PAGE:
School: Béal an Átha Móir (B.)

Ballinamore, Co. Leitrim
Seán Ó Heslin

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Béal an Átha Móir (B.) | The Schools’ Collection

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The Schools’ Collection, Volume 0225, Page 330

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By Master O Rourke, Drumhallowen

Ye jovial tourists who seek the purest
And grandest scenery in the land,
Pray pay attention whilst here I mention
A mode of travelling which will suit you grand.
Not the motor I'm going to vote for,
Nor the premier cycle though all the rage.
But my advice is what'er the price is,
Go buy a ticket on the Narrow Gauge.
Just travel by it, it will take you quiet,
The best company you're sure to meet,
Of donkey dealers and fowl retailers
From Church St, Canaloe and Chapel St.
Now grand Directors, and Line Inspectors
And local Pressmen, so cute and so sage,
All travel gratis, you know what that is,
While others must pay on the Narrow Gauge.
Oh: Nature's charms in all her forms,
All along the line will enchant the view.
St Caillen's gander saw nothing grander
When round through Wicklow all alone he flew.
Moore's Lalla Rook is, (a beautiful book 'tis,)
With blooming, flowers on it's every page.
For Shearon's roses can't match the posies
That decked the borders of the Narrow Gauge.
Green hills and mountains, clear rills and fountains
With its placid lakes-there are hills between.
Monastic ruins, the wicked doings,
Of cursed Cromwell and the Virgin Queen.
Historians tell us what befell us
In the ancient times, persecution's age.
Ere people spoke of a locomotive,
Or knew the comfort of the Narrow Gauge.
Going to Dromod there are still some would
Prefer to sit behind Dooner's grey.
If to Belturbet, they'd surely shun it,
The old brakes seem on all the blessed way.
If to Drumshambo, you by the Tram go,
A slower passage no one could engage.
Jack Redsy's donkey he calls him spunkey.
Could blind K. Edward on the Narrow Gauge.
Ye English loyal may shout disloyal,
So here my meaning I will now define.
King Ned's an engine made in Bengen,
Fair lovely Bengen on the world-famed Rhine.
So John Thornton, (he's a cute and sly one),
May seek promotion by some other stage.
Else, him I'll sentence to due repentance
Of twenty miles on the new Narrow Gauge.
'Twas my intention much more to mention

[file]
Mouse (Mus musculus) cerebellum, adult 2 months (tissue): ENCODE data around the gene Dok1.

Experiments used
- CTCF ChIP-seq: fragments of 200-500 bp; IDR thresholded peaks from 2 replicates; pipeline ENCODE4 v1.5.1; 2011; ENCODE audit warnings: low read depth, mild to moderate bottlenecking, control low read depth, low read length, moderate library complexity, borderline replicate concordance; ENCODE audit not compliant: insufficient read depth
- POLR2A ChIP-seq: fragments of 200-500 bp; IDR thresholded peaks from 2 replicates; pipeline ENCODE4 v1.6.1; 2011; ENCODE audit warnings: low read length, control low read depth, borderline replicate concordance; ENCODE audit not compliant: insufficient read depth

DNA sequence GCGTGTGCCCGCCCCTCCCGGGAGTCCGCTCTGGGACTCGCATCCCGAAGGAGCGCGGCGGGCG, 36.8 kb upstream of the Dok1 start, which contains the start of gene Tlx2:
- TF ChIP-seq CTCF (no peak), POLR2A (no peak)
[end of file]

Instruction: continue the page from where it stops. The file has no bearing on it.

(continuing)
For half its praises I have not yet sung:
But the baby is balling, Moll is calling,
With click, click, click telegraphic tongue.
But sweet as thrushes in trees and bushes,
And the pet canary in gilded cage,
When I have leisure, I'll sing with pleasure
The countless beauties of the Narrow Gauge.

By...Hyland, B' more.

A wonderful rumour I heard in Belfast,
That G.S.R. had been painted at last.
The public declares that there is something wrong,
For it has not been painted for the Lord knows how long.

The G. S. trains are all famed for their speed.
If they tried to go slower they could not suceed.
About ten miles an hour is their usual rate,
But when there's a rush they'll reduce it to eight.

You have all heard, I'm sure of their famous Express,
For it stops every mile like a ship in distress.
I'm sure I'm not going too far when I say
That it can take you to Mohill and back in a day

This winter the foot-warmers seem to be scarce.
As regards dirty windows it's quite the reverse
The carriages seem to be choking with dust,
And even the handles are covered with rust.

When you're getting home by the light train at night
You get into a carriage and you think you're alright
But you haven't got properly stretched at your ease,
When the guard bangs the door and shouts '' Tickets please. ''

There's Gilheaney, the porter I'm sure you can't pass
For he's generally knocking around the first class
Change here for Drumshambo, you'll hear him shout
But it's only when travellers are knocking about

With these few short verses I hope you've enjoyed,
And I hope that the Manager won't be annoyed.
I'm sorry for taking your time up so long,
So l think I'll wind up with the G. S. R song